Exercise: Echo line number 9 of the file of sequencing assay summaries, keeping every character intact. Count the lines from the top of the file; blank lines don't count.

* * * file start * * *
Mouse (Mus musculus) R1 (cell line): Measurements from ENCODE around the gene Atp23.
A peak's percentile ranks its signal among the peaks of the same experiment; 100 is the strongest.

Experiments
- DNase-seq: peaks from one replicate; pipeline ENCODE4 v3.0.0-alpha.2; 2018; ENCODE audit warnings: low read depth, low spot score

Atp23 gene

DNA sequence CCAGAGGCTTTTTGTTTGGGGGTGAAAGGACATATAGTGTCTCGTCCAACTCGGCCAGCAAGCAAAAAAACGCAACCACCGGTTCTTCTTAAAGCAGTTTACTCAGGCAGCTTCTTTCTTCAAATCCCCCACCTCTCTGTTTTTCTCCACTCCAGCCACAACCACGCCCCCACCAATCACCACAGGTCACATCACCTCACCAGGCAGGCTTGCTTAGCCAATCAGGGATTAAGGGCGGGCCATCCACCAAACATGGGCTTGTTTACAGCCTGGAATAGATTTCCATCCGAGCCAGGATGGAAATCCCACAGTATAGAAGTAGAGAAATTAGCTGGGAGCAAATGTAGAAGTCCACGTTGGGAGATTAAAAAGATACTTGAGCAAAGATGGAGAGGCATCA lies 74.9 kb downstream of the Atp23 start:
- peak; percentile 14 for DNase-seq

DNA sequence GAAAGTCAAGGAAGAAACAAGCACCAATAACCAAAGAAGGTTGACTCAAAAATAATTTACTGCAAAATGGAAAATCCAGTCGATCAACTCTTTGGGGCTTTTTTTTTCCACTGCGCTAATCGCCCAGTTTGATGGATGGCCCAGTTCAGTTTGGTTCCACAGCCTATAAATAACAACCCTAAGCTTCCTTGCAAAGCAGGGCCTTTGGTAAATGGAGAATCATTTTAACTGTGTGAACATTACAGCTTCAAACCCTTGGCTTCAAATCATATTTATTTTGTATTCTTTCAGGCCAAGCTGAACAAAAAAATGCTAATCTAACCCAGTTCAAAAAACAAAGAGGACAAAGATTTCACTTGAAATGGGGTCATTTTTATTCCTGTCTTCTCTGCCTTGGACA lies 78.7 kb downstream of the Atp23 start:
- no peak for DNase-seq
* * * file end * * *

- no peak for DNase-seq